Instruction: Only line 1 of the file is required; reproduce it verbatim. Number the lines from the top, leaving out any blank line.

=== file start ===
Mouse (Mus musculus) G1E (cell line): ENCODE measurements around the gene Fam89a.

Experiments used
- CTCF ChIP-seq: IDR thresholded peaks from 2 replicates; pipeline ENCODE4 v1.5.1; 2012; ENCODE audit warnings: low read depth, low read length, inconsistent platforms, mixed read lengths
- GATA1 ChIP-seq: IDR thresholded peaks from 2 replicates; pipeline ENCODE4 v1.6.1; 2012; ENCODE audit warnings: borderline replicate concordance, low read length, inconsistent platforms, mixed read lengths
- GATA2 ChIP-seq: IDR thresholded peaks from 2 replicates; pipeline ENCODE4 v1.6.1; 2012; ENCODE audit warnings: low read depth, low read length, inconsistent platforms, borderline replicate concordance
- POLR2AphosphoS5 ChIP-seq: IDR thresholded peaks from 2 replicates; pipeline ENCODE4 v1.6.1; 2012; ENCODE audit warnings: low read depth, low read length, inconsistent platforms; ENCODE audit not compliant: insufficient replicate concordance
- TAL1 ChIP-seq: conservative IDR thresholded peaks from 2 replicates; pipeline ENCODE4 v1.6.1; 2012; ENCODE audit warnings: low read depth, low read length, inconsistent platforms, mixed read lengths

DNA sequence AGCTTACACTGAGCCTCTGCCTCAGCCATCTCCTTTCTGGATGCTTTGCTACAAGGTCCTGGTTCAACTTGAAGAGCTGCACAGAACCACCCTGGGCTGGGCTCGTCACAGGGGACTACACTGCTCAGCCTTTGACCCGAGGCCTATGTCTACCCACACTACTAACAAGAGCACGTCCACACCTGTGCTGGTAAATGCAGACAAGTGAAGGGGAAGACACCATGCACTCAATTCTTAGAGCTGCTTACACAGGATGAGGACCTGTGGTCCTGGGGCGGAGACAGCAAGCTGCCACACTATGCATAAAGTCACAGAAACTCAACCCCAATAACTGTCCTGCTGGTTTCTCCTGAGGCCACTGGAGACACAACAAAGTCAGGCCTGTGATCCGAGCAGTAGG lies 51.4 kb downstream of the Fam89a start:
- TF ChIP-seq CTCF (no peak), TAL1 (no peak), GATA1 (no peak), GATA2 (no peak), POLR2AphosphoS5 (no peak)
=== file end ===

Mouse (Mus musculus) G1E (cell line): ENCODE measurements around the gene Fam89a.